Borrowers await repayment of federal student loan payments

Some borrowers who requested refunds on federal student loan payments made during the pandemic payment pause are finally seeing balances hitting their bank accounts. But weeks after their initial requests, many more are still waiting.

The pandemic-era CARES Act allows borrowers to seek repayment of payments made on their federal student loans during the payment break. In the weeks since President Joe Biden announced widespread student loan forgiveness, many people are actually applying to get the full $10,000-20,000 relief. to which they are entitled.

“I just felt relieved,” says Marlene Peralta to see the money in her account. Peralta, a 34-year-old from Illinois, demanded a refund from Mohela, her student loan manager, right after Biden’s announcement the last week of August and received the $3,600 four weeks later. .

The process was simple for Peralta. She waited about 40 minutes, but the request itself barely took a minute. “[The representative] confirmed that I wanted the full amount refunded, and I said yes,” says Peralta. He confirmed she would receive the refund, “and that was about it.”

Peralta is lucky. Many borrowers who have made the same request say they have not yet received the funds and are not getting any information from their managers. Peralta advises them “to be patient”. Every repairer is different and sends out refunds on different timelines. Some send paper checks, while others send refunds electronically.

Loan officers, federal student aid and the Department of Education declined to respond Fortune‘s questions about the repayment schedule.

To complicate the process: The Ministry of Education said borrowers who apply for forgiveness will automatically receive a refund for payments they made in the last two and a half years that brought their balance below the amount total discount to which they are entitled. Repairers, many of whom are understaffed due to the pandemic, now have a lot more work on their plates.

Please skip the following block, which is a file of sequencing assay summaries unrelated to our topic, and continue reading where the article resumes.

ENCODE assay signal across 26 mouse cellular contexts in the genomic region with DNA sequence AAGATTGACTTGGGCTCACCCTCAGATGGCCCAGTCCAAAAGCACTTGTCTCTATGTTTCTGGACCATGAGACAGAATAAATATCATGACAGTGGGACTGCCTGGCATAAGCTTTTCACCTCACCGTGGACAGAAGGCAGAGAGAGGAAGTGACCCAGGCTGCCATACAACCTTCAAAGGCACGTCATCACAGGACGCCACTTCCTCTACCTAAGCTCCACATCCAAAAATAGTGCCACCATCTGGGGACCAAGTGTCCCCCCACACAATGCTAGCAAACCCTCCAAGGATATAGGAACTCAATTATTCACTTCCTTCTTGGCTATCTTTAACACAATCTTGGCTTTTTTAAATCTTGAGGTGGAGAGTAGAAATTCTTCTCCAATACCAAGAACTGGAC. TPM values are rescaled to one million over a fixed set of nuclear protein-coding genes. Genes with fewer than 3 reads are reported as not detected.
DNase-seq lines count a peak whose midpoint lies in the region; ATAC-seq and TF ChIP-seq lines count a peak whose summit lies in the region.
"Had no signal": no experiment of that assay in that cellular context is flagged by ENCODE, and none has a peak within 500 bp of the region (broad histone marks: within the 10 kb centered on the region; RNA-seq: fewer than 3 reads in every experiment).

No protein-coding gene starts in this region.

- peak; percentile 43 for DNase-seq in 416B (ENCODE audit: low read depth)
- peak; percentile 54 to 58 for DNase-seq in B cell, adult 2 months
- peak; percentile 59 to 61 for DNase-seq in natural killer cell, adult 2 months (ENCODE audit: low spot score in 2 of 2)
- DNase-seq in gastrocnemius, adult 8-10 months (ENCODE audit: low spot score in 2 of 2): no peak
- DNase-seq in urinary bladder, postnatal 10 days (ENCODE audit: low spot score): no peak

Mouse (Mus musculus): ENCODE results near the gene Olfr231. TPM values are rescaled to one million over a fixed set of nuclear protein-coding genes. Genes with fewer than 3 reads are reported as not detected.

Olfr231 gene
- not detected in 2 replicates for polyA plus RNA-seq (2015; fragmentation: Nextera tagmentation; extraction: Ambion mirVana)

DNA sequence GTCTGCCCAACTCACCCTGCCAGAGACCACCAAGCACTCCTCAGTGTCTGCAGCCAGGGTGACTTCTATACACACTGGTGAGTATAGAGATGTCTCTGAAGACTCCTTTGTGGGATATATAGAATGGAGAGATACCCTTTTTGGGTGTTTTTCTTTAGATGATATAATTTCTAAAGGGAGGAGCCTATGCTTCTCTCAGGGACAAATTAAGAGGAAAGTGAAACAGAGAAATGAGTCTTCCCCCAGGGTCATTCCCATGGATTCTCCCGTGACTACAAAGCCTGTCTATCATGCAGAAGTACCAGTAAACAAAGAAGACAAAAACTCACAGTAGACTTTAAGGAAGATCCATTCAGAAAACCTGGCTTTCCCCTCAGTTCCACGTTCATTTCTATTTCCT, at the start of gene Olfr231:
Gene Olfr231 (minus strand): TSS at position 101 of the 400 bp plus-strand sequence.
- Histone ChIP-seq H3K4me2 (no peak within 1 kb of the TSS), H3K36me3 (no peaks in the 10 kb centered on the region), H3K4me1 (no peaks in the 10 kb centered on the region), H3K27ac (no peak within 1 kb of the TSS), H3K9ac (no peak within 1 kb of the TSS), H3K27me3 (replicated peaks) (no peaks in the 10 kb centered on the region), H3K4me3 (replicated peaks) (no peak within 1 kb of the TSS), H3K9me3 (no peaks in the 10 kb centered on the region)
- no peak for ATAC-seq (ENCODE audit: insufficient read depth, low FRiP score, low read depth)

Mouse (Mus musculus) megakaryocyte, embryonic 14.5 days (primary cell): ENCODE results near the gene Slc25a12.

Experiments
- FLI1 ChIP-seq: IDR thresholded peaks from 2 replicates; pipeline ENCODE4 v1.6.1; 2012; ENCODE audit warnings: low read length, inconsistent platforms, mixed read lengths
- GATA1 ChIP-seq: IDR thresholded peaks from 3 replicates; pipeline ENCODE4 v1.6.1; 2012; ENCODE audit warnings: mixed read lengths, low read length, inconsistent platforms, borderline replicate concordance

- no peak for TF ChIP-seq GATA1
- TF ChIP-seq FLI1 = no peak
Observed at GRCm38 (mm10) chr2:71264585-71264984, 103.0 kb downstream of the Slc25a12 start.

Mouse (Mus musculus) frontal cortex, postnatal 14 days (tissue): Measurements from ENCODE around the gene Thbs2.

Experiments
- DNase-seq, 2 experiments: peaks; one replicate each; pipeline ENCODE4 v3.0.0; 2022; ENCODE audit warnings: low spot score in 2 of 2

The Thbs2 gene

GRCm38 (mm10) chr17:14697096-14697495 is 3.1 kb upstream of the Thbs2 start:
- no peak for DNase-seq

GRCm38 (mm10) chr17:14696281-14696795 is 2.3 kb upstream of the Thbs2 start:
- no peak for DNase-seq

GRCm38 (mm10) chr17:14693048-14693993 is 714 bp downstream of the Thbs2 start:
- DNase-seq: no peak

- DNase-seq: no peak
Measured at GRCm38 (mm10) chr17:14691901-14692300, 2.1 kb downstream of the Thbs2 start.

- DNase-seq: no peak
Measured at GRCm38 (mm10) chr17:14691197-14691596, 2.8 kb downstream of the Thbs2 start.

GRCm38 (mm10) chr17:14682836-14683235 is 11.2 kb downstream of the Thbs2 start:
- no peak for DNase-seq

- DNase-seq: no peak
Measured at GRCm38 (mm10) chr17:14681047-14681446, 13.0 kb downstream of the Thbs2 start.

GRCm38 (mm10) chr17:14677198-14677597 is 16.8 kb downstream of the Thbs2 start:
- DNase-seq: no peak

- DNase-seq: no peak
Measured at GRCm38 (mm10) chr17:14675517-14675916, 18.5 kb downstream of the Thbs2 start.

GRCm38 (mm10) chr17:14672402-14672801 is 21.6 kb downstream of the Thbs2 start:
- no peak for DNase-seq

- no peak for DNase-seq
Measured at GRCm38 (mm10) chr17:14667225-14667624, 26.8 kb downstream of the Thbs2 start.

However, this means that a borrower who had a balance of $10,500 in their account before March 13, 2020 and made a payment of $1,000 during the payment break would see the $9,500 discharged and receive a refund of $500, as long as he is eligible for $10,000 in relief, according to the Federal Student Aid website.

Other borrowers are still eligible for a refund on any payment made after March 13, 2020, by contacting their Federal Student Loan Officer. But beware: any amount repaid beyond the forgiveness threshold will increase the total balance of your loan and your monthly payments, which will resume on January 1, 2023.

If you plan to apply for a refund, the deadline is December 31, 2023. And it will take some time to process. Currently, wait times are estimated at 50-60 days after your application is processed for most major student loan servicers.

Austin Haymore, a 25-year-old Californian, pushed back on the request for a refund of payments made during the freeze because he thought it would take a long time. But when he finally made the call earlier this month, it only took about five minutes of his time. The student loan representative confirmed that he was eligible for a refund and that his address on file was still correct, then estimated that the refund would arrive in mid-November.

“Honestly, it was really exciting, as well as a relief in some ways,” says Haymore, who asked for $2,000 on Sept. 19. “Money has been tight, so getting some back will be a big help.”

If you’ve already applied for a refund and haven’t heard back from your student loan service, consider checking with the company. Some borrowers have reportedly received inconsistent information on when they will receive their refund, with some being told it takes longer to request a refund over the phone than to wait for the automatic refund in October when the relief application opens .

This story was originally featured on Fortune.com

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